The Oklahoma Senate

Week In Review
Monday, May 1 to Thursday, May 5, 2000

Lawmakers continued to work on conference committee reports and the remaining pieces of Oklahoma's $5.2 billion state budget. With just three weeks remaining in the 2000 legislative session, approximately 550 bills and resolutions await action in joint conference committee. The session adjourns on Friday, May 26.

Monday, May 1

  • Senators approved legislation that would refine the process by which the State Insurance Commissioner makes appointments. SB 1278 by Sen. Ben Brown would prohibit the commissioner from appointing certain individuals who are related to the commissioner "within the third degree of consanguinity or affinity" or entering into contracts with them. Sen. Brown indicated the bill was prompted by the action of a former insurance commissioner.

  • House members approved two bills affecting hunters and fishermen in Oklahoma. HB 2178 by Sen. Frank Shurden would prohibit the use of a noise suppression device on a firearm used to hunt game. Certain employees of the Department of Agriculture are exempt from the prohibition. Also approved was HB 2387 by Sen. Shurden. That legislation would prohibit anyone from tampering with a trotline, throwline, jugline or limbline owned by another fisherman. Both bills now go to the Governor for his consideration.

  • Governor Keating put his signature on legislation designed to hold HMOs accountable for their health care decisions. SB 1206 by Sen. Brad Henry will allow members of health plans to sue their HMO if it improperly denies them medical treatment or makes other health care decisions detrimental to them. Currently, public employees can hold their HMO legally responsible and Sen. Henry said his bill would simply extend that right to people in the private sector. The law is modeled after a similar statute that was approved by the Texas Legislature and Governor George Bush three years ago.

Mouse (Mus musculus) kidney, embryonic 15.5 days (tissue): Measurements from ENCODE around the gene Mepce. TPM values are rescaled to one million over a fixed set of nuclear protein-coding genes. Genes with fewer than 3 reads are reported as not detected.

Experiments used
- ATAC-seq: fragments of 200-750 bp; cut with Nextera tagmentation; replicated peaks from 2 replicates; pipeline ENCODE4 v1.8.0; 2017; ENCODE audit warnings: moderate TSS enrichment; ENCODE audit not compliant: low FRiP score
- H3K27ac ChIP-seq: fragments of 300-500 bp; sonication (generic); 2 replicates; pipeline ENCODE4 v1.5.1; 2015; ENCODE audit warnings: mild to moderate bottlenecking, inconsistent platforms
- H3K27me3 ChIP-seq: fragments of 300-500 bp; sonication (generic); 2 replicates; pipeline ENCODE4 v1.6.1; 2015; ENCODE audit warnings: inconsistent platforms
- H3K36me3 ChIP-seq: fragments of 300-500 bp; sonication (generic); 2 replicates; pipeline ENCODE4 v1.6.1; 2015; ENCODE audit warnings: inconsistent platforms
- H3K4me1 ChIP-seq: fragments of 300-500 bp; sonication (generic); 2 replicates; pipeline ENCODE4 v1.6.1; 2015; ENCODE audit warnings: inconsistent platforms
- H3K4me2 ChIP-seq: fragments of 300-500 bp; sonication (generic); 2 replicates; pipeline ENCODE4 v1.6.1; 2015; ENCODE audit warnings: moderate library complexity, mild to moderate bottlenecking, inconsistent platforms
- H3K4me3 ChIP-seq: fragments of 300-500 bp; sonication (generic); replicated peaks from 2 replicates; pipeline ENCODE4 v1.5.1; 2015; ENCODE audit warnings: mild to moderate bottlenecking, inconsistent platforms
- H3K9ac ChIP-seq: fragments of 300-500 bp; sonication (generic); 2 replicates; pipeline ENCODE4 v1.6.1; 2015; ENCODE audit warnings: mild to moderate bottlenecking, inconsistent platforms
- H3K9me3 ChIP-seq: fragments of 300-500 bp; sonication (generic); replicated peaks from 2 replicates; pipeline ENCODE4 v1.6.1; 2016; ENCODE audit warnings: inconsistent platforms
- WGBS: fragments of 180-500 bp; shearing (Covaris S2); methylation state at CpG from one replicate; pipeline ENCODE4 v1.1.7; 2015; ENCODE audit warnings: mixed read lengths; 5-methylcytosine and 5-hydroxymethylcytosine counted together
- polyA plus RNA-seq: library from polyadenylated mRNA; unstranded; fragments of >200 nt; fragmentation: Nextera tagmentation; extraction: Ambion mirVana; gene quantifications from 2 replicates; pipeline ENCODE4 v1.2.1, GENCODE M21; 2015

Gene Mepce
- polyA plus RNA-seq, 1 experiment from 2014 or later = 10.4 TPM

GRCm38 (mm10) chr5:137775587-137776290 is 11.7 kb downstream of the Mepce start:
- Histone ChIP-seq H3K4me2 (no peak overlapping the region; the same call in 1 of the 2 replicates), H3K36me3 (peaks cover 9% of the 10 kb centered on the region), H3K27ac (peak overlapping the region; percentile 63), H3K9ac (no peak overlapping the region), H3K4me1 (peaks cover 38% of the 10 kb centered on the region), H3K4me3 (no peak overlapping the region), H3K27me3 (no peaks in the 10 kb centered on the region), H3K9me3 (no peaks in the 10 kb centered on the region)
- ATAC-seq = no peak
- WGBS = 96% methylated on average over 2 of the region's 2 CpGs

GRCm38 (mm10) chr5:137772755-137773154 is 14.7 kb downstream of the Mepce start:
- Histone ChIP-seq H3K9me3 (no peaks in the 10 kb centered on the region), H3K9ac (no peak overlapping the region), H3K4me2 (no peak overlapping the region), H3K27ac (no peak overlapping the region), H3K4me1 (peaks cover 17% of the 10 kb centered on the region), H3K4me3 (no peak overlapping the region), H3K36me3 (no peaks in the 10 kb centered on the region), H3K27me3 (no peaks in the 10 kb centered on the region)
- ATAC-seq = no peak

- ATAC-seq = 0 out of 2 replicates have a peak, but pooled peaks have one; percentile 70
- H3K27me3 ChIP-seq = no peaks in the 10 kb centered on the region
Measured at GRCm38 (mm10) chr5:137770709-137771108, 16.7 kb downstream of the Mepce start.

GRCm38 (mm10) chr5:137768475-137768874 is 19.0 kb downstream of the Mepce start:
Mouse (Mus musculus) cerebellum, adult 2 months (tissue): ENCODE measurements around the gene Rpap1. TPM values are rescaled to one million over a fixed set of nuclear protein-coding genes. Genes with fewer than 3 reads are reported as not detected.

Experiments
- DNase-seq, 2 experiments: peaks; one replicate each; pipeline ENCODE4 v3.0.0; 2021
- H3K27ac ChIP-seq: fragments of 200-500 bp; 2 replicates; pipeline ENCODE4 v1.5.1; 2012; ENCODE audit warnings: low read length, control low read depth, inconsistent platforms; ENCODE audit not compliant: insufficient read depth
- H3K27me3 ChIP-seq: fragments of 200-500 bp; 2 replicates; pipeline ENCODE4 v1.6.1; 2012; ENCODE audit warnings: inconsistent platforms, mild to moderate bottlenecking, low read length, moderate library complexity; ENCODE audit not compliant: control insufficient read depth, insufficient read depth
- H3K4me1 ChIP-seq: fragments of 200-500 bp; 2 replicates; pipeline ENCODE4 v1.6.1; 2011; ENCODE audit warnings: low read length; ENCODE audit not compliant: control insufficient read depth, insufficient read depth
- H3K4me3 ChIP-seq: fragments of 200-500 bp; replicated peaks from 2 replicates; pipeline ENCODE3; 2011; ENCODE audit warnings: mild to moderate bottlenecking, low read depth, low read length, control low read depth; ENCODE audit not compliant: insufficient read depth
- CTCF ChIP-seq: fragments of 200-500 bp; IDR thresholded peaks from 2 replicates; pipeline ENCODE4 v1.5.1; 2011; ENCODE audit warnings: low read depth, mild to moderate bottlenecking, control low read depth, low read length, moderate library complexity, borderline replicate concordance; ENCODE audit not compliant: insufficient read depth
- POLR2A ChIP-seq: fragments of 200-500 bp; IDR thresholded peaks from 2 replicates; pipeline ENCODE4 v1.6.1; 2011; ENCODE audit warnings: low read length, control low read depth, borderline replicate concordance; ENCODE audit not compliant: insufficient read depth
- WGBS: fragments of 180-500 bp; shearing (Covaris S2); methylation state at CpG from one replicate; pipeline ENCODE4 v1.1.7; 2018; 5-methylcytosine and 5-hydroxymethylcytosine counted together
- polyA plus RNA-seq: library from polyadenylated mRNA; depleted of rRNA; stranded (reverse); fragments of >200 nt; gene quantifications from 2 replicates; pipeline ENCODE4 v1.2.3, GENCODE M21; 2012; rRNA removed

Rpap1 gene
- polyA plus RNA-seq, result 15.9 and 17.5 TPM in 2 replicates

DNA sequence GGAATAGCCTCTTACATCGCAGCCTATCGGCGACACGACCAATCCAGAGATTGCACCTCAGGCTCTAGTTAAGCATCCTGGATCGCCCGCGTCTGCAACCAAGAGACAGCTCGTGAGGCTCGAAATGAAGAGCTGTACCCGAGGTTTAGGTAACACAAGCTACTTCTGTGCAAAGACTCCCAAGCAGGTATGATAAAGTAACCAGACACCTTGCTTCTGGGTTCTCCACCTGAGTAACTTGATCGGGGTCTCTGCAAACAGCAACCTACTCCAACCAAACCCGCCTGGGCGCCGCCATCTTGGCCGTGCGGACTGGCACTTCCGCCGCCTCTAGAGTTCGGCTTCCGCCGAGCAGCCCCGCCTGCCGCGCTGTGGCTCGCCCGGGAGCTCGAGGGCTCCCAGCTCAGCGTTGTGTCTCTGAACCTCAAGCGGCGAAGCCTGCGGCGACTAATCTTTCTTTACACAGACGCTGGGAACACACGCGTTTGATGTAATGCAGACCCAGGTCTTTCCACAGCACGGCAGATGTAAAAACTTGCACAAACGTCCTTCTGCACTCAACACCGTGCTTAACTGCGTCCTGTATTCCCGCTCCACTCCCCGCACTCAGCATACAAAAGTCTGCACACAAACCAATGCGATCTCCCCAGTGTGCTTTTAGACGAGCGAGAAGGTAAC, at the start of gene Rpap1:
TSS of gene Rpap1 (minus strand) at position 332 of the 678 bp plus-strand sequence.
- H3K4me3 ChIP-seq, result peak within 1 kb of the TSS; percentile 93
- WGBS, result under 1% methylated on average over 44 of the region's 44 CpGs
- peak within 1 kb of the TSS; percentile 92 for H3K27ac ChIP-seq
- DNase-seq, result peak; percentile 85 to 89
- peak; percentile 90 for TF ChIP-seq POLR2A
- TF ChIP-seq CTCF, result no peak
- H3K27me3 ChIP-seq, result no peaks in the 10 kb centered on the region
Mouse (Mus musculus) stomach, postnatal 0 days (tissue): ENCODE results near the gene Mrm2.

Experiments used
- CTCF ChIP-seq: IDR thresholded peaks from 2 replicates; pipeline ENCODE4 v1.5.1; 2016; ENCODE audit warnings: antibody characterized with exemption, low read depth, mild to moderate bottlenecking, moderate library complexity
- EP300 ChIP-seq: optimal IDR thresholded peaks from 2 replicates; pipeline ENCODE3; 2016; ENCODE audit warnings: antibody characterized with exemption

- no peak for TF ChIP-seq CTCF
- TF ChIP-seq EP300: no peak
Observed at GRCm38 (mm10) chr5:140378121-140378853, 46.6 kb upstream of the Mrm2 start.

• Governor Keating approved legislation that would crack down on Oklahomans who illegally register their vehicles in other states in an effort to obtain cheaper license plates. HB 2332 by Sen. Mike Johnson would make such a violation at misdemeanor with a fine ranging from $100 to $500. It would also require offenders to buy an Oklahoma tag. The Oklahoma Tax Commission estimates that it loses millions of dollars each year because of illegal car registrations.

  • The Governor approved a bill that will give an additional tax break to some of the victims of last year's May 3rd tornadoes. SB 857 by Sen. Dave Herbert will allow victims to claim a homestead exemption for a new home built in Oklahoma and will extend the application deadline to June 1st.

Tuesday, May 2

  • House members approved legislation establishing new guidelines for the donation of human embryos. HB 1338 by Sen. Bernest Cain authorizes embryo transfers by licensed medical practitioners provided that they have the written consent of the husband and wife desiring to receive the embryo transfer. The physician must also have the written consent of the husband and wife donating the embryo. Documentation of such consent must be filed in court, but is not open to the general public, only to persons with a "legitimate interest." The legislation also states that the embryo donors have no legal parental responsibilities for the children that may be produced. The bill now goes to the Governor for his signature.